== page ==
I am a big fan of legal history. I spend a fair amount of time lending my meagre talents to the preservation of the legal history of the judges and courts in the Eighth Circuit as Chairman of the Board of The Historical Society of the United States Courts in the Eighth Circuit.
I am especially fond of legal history written by judges especially those who started their careers as federal trial judges. How they find the time to do their legal work and turn out distinguished legal histories is beyond me. So, today, I want to briefly highlight a great judge and a world-class legal historian.
To say that Judge Morris S. Arnold (Buzz), of the United States Court of Appeals for the Eighth Circuit, is brilliant understates the truth. The word “polymath” is a perfect description of the judge. In addition to being a highly regarded legal scholar, the judge is a historian of the first rank.
Like his brother (the late (and much beloved) Richard Arnold who served with Buzz on the Court of Appeals), Arnold attended Phillips Exeter Academy in New Hampshire, graduating in 1959. Thereafter, he received a bachelor of science degree in electrical engineering in 1965 from the University of Arkansas in Fayetteville. He then attended the University of Arkansas School of Law in Fayetteville, having received the LL.B in 1968. He received master of laws (LL.M), and doctor of juridical science (SJD) degrees from Harvard University Law School in Cambridge, Massachusetts, in 1969 and 1971, respectively.
He was a professor at the Indiana University School of Law in Bloomington from 1971-1977. He was then the university vice president and professor at the University of Pennsylvania Law School from 1977–1981, when he returned to Arkansas as a professor at the William H. Bowen School of Law at the University of Arkansas at Little Rock from 1981 to 1984. In 1985, he returned to Indiana as Dean of the law school.
On October 23, 1985, President Ronald W. Reagan nominated Morris Arnold to a new seat as judge of the United States District Court for the Western District of Arkansas, based in Fort Smith, Arkansas. The Senate confirmed his nomination on December 16, and he received his commission on December 17. Arnold left the district court in 1992 to assume a judgeship on the United States Court of Appeals for the Eighth Circuit.*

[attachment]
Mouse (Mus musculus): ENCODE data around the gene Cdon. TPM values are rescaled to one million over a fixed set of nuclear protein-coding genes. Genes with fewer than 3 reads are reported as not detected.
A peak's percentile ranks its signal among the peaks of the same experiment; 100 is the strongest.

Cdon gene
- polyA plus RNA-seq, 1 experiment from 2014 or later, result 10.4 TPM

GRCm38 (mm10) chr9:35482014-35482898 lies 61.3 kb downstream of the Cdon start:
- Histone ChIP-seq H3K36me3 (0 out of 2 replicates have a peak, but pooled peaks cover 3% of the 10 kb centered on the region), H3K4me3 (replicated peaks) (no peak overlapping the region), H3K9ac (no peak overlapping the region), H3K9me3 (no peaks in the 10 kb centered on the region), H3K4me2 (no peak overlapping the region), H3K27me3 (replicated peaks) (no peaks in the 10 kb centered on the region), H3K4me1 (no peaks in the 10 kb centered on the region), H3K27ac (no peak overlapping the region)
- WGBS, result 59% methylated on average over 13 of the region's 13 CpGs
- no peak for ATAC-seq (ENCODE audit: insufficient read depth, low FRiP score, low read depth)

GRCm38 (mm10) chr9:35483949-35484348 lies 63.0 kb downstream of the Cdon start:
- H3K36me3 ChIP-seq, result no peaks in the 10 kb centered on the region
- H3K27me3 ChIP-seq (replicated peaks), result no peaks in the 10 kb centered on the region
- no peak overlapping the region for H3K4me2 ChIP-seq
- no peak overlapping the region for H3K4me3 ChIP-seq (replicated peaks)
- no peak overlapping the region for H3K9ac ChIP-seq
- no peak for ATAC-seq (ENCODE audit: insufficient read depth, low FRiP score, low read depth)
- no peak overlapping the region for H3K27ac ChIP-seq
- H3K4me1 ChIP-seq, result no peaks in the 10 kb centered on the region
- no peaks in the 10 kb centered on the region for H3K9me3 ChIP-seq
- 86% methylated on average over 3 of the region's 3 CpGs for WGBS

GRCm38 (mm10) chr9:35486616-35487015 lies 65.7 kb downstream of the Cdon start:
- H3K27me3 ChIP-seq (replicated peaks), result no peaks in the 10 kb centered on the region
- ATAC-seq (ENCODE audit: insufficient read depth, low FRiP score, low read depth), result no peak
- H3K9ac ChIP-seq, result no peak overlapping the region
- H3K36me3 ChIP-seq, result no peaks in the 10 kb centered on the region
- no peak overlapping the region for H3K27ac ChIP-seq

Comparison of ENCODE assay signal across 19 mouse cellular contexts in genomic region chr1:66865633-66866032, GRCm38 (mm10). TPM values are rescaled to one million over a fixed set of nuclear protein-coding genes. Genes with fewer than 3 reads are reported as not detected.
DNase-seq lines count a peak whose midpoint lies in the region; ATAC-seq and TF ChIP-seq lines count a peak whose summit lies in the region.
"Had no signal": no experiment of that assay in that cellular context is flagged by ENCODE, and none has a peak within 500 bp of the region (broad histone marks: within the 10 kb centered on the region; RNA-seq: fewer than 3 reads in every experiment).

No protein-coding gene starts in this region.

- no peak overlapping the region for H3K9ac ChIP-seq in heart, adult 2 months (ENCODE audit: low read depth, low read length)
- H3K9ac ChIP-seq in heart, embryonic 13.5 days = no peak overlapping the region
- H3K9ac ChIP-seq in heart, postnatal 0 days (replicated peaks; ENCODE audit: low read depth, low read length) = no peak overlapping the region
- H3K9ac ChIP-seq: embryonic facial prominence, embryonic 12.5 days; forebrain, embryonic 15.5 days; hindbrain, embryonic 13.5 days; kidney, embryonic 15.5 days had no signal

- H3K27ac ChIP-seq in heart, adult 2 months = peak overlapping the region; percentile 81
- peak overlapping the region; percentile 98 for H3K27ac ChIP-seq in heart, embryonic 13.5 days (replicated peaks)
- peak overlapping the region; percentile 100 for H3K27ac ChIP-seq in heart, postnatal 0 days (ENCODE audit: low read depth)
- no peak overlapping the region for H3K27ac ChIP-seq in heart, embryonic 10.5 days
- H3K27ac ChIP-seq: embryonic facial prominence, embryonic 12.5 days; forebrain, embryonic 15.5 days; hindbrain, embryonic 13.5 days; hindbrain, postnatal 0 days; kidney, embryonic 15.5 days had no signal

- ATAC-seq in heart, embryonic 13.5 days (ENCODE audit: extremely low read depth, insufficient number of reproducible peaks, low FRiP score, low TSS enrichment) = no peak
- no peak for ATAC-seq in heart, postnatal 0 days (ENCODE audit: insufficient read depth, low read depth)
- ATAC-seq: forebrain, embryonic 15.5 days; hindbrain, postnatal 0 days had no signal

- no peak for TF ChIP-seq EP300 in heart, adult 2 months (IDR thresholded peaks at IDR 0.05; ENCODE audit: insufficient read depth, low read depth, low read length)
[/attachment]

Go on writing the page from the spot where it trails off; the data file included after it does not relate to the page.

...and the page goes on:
Judge Arnold is the author of books, articles, book reviews, and speeches, mostly on the subjects of English legal history and colonial Arkansas. His research at archives in Spain and France allowed him to portray a colonial Arkansas previously unknown. His book The Rumble of a Distant Drum: Quapaws and Old World Newcomers, 1673-1804 won the Booker Worthen Literary Prize and J. G. Ragsdale Book Award in Arkansas History. Arkansas: A Narrative History won the Arkansania Award.
In 2001 he was awarded the Porter Literary Prize for his body of work on colonial Arkansas. Most significantly, in 1994 the French government named him a Chevalier de l’Ordre des Palmes Académiques for his work on eighteenth-century Louisiana.
Buzz served as president of the American Society for Legal History and as vice president of the Selden Society (the only learned society and publisher devoted entirely to English legal history). As ASLH president, he helped establish the Law and History Review, which is recognized internationally as the leading journal in the field of legal history. In 2012, at its annual meeting, the ASLH specially recognized Judge Arnold for his extraordinary contributions to the field of legal history.
Not bad for a really nice guy who started his federal judicial career trying cases in Ft. Smith.
*One of my few claims to fame is that my confirmation hearing to be a district judge in 1992 was held on the same day that Buzz’s had his confirmation hearing regarding his nomination to the Court of Appeals. That’s when I first had the opportunity to meet Buzz. I have been in awe ever since.